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Jimmer evokes comparisons to Maravich

Jimmer Fredette #32 of the Brigham Young Cougars

Jimmer Fredette #32 of the Brigham Young Cougars celebrates against the Florida Gators during the Southeast regional of the 2011 NCAA men's basketball tournament at New Orleans Arena. (March 24, 2011) Credit: Getty Images


In his 80 years, Joe Dean has seen a few pretty fair country basketball players come and go. Dean was a star himself at LSU with Hall of Famer Bob Pettit before a long career as a TV analyst. As a vice president of Converse basketball shoes for 28 years, Dean signed a few good players, including Julius Erving, Larry Bird and Earvin Johnson, and he was LSU's athletic director when Shaquille O'Neal was shattering backboards there.

With Brigham Young's Jimmer Fredette in Cajun Country for Thursday night's NCAA Southeast Regional semifinal against Florida, Dean was suitably impressed with the nation's leading scorer. "He's a pure shooter, great form and rotation on the ball," Dean said Thursday. "You better pick him up at the [midcourt] line. If you don't, he'll knock it down."

But while Fredette's emergence has evoked comparisons to LSU legend Pete Maravich for some, well, that's where Dean politely but firmly sets the record straight. "Maravich was the greatest individual player I ever saw," he said.

Start with the numbers. Fredette was averaging 28.8 points per game entering Thursday nightand had totaled 2,567 points in 138 games, an 18.6 average. Freshmen were ineligible to play varsity when Maravich was at LSU, so his career spanned three seasons from 1967-70. He scored 3,667 points, still the all-time record, in 83 games for a 44.2 average.

In an era before the three-point shot, Maravich had 28 games in which he scored at least 50 points, including four games in which he topped 60 -- with a high of 69 on Feb. 7, 1970, against Alabama. Fredette's high is the 52 points he scored against New Mexico two weeks ago in the Mountain West Tournament.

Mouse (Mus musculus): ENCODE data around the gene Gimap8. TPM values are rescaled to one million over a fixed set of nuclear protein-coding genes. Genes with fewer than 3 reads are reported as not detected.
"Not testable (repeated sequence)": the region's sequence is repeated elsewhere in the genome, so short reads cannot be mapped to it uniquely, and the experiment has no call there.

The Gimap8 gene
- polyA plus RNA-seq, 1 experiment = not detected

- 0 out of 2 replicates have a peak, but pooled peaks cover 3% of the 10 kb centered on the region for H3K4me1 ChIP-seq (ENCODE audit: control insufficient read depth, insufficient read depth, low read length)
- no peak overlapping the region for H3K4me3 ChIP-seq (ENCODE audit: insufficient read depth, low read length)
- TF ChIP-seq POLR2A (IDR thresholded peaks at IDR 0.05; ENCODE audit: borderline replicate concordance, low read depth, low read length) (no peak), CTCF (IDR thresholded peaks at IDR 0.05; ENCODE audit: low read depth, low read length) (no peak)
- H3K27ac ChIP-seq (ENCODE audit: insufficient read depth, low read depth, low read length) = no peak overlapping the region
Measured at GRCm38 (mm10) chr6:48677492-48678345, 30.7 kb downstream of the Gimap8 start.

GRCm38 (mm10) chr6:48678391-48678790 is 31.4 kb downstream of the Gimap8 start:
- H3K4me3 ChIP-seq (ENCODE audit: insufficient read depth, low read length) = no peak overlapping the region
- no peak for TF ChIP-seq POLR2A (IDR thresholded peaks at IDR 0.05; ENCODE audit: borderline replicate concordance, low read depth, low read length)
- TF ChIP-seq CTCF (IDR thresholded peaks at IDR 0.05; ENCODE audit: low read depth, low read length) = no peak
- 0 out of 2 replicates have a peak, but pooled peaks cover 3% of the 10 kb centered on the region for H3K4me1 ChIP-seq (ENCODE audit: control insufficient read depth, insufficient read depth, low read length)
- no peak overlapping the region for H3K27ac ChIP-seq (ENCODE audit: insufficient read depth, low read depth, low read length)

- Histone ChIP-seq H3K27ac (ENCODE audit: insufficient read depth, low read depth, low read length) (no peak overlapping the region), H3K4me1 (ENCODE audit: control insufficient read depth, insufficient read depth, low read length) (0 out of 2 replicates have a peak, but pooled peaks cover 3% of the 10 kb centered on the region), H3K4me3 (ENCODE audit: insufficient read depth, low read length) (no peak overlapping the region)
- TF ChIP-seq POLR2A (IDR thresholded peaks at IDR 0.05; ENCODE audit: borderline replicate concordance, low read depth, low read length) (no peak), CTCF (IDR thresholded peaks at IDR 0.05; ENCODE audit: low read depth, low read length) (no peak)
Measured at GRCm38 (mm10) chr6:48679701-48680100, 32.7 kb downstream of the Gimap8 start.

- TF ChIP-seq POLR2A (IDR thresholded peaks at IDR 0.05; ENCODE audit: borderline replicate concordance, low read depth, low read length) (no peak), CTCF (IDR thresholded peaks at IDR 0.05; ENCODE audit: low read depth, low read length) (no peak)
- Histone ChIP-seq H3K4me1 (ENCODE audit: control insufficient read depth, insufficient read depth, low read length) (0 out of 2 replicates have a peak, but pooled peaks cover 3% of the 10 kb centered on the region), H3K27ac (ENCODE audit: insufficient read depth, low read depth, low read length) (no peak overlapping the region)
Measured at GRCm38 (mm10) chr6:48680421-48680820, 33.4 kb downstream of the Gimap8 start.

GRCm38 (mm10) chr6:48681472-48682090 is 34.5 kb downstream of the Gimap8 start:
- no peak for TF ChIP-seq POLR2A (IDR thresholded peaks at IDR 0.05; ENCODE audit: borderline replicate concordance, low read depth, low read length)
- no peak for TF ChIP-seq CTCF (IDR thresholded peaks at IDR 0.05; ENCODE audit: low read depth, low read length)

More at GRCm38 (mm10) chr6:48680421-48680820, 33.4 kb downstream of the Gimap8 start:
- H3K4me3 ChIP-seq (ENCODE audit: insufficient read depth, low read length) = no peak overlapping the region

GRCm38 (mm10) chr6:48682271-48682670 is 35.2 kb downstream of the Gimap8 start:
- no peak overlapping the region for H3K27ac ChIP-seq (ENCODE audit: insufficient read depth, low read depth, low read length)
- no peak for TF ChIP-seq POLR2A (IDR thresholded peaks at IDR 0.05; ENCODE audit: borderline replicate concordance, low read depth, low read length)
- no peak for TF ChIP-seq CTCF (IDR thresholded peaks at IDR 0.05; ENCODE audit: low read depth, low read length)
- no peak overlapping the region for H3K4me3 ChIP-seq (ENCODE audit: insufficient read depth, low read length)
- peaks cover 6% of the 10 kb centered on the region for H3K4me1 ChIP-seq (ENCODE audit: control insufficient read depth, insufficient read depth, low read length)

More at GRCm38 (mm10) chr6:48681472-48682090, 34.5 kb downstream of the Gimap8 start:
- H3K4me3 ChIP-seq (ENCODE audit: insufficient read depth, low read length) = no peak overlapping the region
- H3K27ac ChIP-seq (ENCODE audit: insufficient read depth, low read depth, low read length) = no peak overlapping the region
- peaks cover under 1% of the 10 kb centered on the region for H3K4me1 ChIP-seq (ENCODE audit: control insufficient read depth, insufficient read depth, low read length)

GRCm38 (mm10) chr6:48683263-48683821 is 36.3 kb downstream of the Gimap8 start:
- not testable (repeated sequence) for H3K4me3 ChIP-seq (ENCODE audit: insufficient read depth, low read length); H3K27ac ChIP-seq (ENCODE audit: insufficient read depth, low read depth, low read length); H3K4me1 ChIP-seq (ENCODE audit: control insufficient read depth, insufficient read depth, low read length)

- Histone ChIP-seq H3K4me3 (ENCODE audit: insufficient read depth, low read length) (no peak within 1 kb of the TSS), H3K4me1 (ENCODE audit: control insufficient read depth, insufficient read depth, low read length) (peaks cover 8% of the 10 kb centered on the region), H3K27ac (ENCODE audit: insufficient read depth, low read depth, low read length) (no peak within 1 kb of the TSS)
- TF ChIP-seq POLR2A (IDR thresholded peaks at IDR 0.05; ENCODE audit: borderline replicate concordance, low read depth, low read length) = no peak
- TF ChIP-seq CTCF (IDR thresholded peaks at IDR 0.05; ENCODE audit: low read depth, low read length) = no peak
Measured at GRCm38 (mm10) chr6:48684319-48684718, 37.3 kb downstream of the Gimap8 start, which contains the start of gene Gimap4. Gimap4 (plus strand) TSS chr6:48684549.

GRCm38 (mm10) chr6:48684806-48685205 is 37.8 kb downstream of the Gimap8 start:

"If Pete was playing today with the three-point line, his average would be 54 points a game," Dean said. "The difference is that Maravich was a 'Fancy Dan.' He did things with the ball that nobody had ever seen, behind-the-back passes and passes between his legs.

"He wasn't as good a shooter as the kid from BYU. Pete was a scorer. He'd drive and shoot. His ballhandling was the big difference. It's not even close. He should have been with the Globetrotters."

Fredette has heard the comparisons and knows something about the history. "I've watched some documentaries on him and some things he did in practice, and he was a great story," he said. "He really kind of revolutionized the game."

BYU coach Dave Rose, who was in grade school when Maravich played at LSU, said, "I think the common denominator between Pete Maravich and Jimmer is they're relentless. If they have 40, they want another basket. In Jimmer's case, it has nothing to do with points. He's just trying to help his team win games."

On that score, Fredette is way ahead of Maravich. LSU was a .500 team until Maravich's senior year, when the Tigers went 22-10 and went to the NIT in New York, where he was held to 20 points by Marquette's Dean Meminger in a semifinal loss. U.S. Olympic coach Hank Iba snubbed Maravich for the 1968 Olympic team because he dominated the ball.

So Maravich had his critics. But what a show he put on. Dean remembers a game at Georgia that LSU was winning. As the final seconds ticked off, Maravich began dribbling away from his teammates toward midcourt before turning and letting fly with a hook shot. "It hit nothing but the bottom of the net," Dean said.

"This kid from BYU is fun to watch, but he's nowhere near what Maravich was with the fancy stuff. Every game was a show."


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